First Human-Pig Hybrid Has Been Created
You can call it a chimera. You can call it a human-pig hybrid. You can call it a pigman. The journal Cell is calling it “Interspecies Chimerism with Mammalian Pluripotent Stem Cells.” Whatever you call it, researchers at the Salk Institute in California announced this week that they have created an embryo which contains both human and pig cells. Whatever you decide to call it, call them with your ethical complaints.
This is the first time that human cells are seen growing inside a large animal.
Professor Juan Carlos Izpisua Belmonte from the Salk Institute described the significance of this achievement. The researchers used human induced pluripotent stem cells, which are adult cells that have been reprogrammed backwards to act like embryonic stem cells.
These human cells were inserted into pig embryos, which were then placed in sows. The sows carried the embryos for four weeks, at which time they were removed o prevent possible development of brain cells.
We have those concerns too. That’s why in this study we chose to stop the pregnancy at three to four weeks.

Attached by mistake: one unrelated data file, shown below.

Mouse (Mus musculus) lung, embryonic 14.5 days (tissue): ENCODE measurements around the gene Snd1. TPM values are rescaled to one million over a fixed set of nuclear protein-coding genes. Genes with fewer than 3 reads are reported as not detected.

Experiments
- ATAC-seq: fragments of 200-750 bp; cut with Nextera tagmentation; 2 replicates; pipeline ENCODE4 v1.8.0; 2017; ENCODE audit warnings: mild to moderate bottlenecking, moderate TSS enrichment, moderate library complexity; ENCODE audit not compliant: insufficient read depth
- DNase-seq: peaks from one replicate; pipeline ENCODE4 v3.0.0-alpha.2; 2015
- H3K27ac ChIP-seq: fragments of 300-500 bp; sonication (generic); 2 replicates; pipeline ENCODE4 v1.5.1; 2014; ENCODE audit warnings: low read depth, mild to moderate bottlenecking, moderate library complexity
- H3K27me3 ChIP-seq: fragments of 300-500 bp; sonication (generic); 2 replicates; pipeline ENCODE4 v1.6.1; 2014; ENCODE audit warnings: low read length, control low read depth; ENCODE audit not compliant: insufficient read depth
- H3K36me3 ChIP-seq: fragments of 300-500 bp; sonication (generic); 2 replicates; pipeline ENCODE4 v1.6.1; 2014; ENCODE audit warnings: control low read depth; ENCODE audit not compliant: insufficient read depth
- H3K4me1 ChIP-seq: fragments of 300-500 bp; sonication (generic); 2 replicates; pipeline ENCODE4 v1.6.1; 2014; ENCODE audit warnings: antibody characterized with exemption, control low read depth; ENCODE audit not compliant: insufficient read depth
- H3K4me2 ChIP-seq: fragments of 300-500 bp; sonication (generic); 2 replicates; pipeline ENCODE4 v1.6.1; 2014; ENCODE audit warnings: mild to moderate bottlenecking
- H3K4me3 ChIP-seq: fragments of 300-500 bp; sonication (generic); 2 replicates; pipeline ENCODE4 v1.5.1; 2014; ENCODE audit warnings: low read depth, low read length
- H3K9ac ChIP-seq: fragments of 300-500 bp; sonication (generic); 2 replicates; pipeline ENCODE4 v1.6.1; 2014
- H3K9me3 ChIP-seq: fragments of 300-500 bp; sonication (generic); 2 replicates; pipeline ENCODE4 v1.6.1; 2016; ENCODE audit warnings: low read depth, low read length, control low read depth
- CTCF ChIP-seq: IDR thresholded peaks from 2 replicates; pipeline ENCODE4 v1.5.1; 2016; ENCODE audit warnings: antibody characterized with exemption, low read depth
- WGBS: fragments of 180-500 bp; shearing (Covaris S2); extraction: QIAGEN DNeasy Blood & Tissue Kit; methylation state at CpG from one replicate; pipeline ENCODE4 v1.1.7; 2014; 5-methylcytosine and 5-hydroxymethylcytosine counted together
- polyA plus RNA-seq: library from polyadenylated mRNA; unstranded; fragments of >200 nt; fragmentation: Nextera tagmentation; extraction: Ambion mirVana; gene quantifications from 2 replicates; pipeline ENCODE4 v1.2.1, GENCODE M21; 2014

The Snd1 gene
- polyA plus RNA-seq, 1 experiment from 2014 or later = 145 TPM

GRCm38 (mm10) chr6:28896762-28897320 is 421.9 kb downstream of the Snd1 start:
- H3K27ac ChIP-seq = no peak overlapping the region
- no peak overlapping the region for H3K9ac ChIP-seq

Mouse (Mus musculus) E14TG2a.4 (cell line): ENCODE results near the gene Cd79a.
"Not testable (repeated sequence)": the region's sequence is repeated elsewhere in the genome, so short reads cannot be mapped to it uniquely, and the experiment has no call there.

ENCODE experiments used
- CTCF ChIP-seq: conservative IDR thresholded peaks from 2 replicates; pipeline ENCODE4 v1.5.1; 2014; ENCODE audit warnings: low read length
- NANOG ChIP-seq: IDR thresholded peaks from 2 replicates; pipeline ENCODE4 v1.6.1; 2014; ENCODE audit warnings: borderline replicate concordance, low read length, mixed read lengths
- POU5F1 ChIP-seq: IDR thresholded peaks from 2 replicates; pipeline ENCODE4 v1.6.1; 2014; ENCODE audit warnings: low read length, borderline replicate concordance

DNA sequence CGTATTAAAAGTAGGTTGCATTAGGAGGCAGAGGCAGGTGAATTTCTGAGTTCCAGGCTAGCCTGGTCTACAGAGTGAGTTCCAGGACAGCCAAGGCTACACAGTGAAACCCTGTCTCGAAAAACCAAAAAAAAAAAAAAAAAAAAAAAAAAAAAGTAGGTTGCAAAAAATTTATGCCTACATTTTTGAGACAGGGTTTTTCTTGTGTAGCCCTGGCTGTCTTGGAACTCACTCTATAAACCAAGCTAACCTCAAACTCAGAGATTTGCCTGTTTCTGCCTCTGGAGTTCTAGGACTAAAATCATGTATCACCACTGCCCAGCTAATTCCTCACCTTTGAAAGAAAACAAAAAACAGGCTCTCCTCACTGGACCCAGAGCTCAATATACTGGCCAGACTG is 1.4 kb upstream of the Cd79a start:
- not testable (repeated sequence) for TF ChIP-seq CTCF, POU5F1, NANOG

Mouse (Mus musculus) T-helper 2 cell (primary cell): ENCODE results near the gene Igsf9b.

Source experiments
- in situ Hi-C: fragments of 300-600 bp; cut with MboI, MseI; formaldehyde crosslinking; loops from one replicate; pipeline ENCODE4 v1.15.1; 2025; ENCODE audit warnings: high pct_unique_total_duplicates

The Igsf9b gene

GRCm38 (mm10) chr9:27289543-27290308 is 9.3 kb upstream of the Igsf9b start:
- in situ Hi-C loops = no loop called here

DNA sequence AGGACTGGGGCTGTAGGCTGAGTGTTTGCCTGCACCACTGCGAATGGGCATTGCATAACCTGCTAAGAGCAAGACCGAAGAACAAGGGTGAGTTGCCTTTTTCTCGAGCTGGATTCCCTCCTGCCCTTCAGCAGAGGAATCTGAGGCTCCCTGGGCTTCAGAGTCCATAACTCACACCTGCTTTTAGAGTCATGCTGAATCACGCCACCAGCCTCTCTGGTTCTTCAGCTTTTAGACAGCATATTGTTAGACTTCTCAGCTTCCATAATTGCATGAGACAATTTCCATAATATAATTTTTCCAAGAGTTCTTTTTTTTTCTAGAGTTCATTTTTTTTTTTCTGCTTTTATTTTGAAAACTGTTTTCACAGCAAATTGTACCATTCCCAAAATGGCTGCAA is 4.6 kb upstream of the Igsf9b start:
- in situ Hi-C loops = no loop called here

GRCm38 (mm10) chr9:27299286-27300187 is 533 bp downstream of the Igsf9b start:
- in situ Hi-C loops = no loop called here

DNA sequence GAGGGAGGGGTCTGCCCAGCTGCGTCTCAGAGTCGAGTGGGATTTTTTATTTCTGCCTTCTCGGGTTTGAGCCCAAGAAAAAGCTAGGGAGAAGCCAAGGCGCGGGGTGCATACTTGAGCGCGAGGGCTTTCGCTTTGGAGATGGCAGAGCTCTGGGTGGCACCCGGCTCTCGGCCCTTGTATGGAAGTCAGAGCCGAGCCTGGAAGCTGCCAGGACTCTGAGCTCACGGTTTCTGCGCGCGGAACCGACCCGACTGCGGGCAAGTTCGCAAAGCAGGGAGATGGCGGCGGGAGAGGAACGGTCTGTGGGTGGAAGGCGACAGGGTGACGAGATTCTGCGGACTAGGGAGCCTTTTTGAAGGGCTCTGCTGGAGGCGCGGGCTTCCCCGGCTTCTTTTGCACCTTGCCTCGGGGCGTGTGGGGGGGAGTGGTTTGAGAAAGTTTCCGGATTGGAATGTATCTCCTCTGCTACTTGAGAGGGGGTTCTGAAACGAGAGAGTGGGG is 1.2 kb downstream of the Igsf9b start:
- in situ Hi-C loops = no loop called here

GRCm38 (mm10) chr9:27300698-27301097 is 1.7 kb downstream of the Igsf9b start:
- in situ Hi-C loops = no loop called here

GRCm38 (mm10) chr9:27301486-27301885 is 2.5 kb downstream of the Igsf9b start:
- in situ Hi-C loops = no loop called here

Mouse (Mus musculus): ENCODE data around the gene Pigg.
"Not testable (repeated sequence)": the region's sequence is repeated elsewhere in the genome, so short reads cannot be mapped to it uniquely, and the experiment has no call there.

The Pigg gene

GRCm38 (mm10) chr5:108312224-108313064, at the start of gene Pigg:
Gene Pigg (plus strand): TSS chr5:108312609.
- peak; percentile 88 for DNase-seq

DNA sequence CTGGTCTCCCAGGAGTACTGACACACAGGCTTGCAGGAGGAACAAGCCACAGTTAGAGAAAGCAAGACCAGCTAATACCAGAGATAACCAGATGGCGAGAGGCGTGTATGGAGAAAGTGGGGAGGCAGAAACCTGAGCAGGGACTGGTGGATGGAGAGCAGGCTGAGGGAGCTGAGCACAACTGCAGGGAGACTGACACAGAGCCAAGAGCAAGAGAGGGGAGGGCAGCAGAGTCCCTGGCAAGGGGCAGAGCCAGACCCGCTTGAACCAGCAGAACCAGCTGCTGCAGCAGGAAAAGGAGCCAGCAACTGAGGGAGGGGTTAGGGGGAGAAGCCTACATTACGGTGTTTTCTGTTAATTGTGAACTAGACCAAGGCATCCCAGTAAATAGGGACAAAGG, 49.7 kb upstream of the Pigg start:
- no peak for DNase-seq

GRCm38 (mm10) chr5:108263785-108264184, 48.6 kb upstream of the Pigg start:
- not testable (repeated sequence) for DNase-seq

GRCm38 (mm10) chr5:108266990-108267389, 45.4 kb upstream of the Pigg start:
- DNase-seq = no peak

To the relief of Jun Wu, a member of the team and author of the study published in Cell, the tiny amount of human cells developed into muscle and organ cells. That fits in with the ultimate goal of this program – to grow human organs is pigs and cows for eventual transplanting in humans. While the first human-pig chimera is revolutionary, there’s a long way to go to reaching the goal. Only a few human cells developed in just a fraction of the embryos – 186 out of the 2,075 implanted.
While we’re waiting for hearts-from-hogs (sounds like a brand name in the making), Belmonte says these early human-pig hybrids can be used for drug testing, studying human diseases and learning about early human embryo development. At the same time, the researchers will be attempting to guide the development of the human cells – which in the experiment were left to develop on their own – into specific human organs.
This will also give everyone time to discuss the ethics of these experiments in terms of where they are today, where they plan to go and where they could go if left unchecked or end up in unscrupulous labs.
Considering we can’t even agree on what to call it, this is destined to be a long discussion.